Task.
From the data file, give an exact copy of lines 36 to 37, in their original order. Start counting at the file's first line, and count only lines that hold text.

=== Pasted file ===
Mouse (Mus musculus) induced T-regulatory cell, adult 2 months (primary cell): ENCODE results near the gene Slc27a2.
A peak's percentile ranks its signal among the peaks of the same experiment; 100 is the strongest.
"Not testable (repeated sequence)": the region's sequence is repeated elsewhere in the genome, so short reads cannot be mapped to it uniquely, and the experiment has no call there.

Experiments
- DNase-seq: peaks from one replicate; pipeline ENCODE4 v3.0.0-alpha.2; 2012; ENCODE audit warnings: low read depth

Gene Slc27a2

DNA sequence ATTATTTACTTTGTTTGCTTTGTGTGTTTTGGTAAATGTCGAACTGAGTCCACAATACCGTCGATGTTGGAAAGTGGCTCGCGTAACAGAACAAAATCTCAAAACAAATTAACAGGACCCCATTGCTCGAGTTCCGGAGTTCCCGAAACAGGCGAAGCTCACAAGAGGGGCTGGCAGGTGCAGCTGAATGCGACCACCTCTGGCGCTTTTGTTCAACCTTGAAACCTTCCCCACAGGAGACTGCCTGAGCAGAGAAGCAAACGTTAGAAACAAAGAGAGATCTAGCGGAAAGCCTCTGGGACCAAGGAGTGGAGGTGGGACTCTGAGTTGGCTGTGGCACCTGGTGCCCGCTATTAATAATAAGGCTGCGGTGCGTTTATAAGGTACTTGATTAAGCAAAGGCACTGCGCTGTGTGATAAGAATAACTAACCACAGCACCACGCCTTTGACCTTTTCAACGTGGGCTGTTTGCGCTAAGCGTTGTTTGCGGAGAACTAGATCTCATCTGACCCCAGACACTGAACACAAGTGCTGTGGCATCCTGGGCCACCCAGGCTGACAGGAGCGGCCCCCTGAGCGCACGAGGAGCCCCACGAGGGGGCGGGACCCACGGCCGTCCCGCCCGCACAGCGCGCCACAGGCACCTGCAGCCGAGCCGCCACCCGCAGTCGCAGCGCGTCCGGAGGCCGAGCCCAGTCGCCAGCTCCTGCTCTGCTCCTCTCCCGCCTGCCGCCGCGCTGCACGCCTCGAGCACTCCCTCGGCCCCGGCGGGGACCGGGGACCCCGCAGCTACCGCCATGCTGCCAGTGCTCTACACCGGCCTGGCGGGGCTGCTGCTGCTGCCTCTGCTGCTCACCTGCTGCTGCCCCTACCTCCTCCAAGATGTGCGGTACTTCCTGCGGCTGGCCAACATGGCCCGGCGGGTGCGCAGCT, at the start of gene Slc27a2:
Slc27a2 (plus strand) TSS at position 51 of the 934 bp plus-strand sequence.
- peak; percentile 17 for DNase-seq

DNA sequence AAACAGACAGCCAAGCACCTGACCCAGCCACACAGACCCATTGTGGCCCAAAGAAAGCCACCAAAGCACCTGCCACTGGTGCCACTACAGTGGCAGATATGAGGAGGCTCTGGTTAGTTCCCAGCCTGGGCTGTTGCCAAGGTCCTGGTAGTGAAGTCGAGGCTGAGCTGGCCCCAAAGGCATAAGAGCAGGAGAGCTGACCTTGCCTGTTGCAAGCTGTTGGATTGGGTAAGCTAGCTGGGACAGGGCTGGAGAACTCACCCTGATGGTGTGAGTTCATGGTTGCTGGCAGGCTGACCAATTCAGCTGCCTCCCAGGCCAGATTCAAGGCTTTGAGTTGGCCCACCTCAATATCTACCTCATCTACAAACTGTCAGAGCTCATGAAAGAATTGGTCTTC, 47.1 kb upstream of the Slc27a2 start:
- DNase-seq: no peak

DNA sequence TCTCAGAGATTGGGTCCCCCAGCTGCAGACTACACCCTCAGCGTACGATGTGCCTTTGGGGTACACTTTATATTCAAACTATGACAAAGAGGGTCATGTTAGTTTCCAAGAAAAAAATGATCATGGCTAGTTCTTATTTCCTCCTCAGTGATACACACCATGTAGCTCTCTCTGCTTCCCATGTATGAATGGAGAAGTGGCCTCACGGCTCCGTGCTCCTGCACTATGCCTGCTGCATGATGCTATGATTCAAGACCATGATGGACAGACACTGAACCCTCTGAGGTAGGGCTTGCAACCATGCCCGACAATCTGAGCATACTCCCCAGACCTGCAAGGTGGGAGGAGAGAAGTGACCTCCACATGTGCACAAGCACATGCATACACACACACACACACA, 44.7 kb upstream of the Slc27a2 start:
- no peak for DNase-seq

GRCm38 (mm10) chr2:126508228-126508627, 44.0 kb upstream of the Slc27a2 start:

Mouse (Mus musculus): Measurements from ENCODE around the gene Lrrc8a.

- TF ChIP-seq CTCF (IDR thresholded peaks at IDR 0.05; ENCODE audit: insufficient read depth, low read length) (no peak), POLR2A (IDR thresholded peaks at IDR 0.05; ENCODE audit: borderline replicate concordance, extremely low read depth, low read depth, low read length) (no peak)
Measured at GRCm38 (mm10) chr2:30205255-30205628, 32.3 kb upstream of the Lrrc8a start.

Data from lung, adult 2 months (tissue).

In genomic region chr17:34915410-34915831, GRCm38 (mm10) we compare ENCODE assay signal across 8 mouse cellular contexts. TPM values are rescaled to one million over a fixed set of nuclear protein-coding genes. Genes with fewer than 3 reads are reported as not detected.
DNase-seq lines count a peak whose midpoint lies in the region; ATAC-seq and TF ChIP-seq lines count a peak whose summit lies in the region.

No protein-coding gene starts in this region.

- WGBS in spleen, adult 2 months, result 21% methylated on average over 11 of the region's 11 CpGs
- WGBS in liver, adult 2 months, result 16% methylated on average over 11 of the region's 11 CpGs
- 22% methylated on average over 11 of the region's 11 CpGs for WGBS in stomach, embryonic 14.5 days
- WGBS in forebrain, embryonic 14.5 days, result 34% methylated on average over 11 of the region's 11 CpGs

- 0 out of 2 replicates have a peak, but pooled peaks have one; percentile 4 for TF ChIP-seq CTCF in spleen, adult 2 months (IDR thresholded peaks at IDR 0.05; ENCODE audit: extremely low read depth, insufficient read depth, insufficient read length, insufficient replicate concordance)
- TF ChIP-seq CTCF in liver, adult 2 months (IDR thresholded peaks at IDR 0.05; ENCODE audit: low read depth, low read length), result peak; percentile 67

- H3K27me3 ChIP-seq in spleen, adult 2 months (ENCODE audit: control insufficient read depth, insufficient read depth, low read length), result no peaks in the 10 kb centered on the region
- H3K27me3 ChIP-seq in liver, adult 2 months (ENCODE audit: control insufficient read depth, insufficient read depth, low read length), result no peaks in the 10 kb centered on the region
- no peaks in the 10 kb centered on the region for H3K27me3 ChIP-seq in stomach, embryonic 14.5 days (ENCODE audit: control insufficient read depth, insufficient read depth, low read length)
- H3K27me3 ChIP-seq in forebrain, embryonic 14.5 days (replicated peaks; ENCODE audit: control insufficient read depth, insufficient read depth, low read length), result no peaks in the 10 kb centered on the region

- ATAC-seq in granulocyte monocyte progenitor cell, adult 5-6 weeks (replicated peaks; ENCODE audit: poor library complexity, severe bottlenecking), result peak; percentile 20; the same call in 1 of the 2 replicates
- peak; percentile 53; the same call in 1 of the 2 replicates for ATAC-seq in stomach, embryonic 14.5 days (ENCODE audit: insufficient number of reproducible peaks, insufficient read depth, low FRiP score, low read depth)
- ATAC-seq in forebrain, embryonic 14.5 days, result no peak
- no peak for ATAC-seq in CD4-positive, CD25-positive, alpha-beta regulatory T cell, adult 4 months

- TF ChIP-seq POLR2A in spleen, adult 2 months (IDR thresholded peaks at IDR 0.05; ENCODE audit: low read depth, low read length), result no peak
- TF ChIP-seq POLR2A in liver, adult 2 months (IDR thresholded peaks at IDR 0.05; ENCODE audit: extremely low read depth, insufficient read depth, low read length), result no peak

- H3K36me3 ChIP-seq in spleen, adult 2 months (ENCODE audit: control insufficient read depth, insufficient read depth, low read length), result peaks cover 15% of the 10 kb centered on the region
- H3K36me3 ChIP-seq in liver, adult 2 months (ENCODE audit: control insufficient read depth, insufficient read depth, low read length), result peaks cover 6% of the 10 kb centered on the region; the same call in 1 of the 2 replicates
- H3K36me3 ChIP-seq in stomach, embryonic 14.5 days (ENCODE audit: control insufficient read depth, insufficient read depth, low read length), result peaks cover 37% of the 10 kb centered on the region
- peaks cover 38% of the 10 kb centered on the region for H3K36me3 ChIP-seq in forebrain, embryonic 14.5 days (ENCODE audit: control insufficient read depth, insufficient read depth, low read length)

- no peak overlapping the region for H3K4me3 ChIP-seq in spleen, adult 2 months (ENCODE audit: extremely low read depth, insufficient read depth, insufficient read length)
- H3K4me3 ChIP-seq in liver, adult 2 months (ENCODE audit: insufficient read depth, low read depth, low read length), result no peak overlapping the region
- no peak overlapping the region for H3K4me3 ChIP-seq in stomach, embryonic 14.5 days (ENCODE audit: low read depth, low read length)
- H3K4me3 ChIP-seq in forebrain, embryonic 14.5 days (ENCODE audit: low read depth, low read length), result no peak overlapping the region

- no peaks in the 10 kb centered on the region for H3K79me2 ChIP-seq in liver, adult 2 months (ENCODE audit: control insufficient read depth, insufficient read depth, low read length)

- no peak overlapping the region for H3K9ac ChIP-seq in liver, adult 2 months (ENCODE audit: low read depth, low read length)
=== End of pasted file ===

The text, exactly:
- TF ChIP-seq POLR2A in spleen, adult 2 months (IDR thresholded peaks at IDR 0.05; ENCODE audit: low read depth, low read length), result no peak
- TF ChIP-seq POLR2A in liver, adult 2 months (IDR thresholded peaks at IDR 0.05; ENCODE audit: extremely low read depth, insufficient read depth, low read length), result no peak